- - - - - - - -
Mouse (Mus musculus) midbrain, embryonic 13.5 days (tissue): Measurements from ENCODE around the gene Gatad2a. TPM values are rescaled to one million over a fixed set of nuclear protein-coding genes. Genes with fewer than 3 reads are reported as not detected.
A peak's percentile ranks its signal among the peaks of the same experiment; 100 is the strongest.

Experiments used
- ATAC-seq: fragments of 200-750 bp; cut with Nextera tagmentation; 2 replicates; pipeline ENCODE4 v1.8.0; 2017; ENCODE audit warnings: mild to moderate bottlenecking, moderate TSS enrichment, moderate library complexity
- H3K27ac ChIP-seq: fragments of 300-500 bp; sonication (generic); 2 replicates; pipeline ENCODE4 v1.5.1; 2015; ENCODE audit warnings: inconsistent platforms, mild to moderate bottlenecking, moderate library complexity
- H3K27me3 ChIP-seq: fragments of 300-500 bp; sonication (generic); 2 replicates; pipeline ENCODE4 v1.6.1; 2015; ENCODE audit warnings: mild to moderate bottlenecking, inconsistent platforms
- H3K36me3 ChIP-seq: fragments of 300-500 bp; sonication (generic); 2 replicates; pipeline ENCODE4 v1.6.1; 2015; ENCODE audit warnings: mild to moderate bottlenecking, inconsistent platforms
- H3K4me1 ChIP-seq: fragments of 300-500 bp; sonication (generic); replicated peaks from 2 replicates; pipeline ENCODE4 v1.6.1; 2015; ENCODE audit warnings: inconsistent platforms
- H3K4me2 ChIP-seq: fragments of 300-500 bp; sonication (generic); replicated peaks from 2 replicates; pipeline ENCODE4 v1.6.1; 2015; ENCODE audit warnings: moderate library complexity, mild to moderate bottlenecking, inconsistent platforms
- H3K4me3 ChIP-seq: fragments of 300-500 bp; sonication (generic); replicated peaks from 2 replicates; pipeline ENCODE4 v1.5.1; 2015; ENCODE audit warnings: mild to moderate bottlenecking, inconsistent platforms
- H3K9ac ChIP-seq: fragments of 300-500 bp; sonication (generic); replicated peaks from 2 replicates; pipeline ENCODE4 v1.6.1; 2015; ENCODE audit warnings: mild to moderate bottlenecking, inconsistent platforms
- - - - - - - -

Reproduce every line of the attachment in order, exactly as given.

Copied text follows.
Mouse (Mus musculus) midbrain, embryonic 13.5 days (tissue): Measurements from ENCODE around the gene Gatad2a. TPM values are rescaled to one million over a fixed set of nuclear protein-coding genes. Genes with fewer than 3 reads are reported as not detected.
A peak's percentile ranks its signal among the peaks of the same experiment; 100 is the strongest.

Experiments used
- ATAC-seq: fragments of 200-750 bp; cut with Nextera tagmentation; 2 replicates; pipeline ENCODE4 v1.8.0; 2017; ENCODE audit warnings: mild to moderate bottlenecking, moderate TSS enrichment, moderate library complexity
- H3K27ac ChIP-seq: fragments of 300-500 bp; sonication (generic); 2 replicates; pipeline ENCODE4 v1.5.1; 2015; ENCODE audit warnings: inconsistent platforms, mild to moderate bottlenecking, moderate library complexity
- H3K27me3 ChIP-seq: fragments of 300-500 bp; sonication (generic); 2 replicates; pipeline ENCODE4 v1.6.1; 2015; ENCODE audit warnings: mild to moderate bottlenecking, inconsistent platforms
- H3K36me3 ChIP-seq: fragments of 300-500 bp; sonication (generic); 2 replicates; pipeline ENCODE4 v1.6.1; 2015; ENCODE audit warnings: mild to moderate bottlenecking, inconsistent platforms
- H3K4me1 ChIP-seq: fragments of 300-500 bp; sonication (generic); replicated peaks from 2 replicates; pipeline ENCODE4 v1.6.1; 2015; ENCODE audit warnings: inconsistent platforms
- H3K4me2 ChIP-seq: fragments of 300-500 bp; sonication (generic); replicated peaks from 2 replicates; pipeline ENCODE4 v1.6.1; 2015; ENCODE audit warnings: moderate library complexity, mild to moderate bottlenecking, inconsistent platforms
- H3K4me3 ChIP-seq: fragments of 300-500 bp; sonication (generic); replicated peaks from 2 replicates; pipeline ENCODE4 v1.5.1; 2015; ENCODE audit warnings: mild to moderate bottlenecking, inconsistent platforms
- H3K9ac ChIP-seq: fragments of 300-500 bp; sonication (generic); replicated peaks from 2 replicates; pipeline ENCODE4 v1.6.1; 2015; ENCODE audit warnings: mild to moderate bottlenecking, inconsistent platforms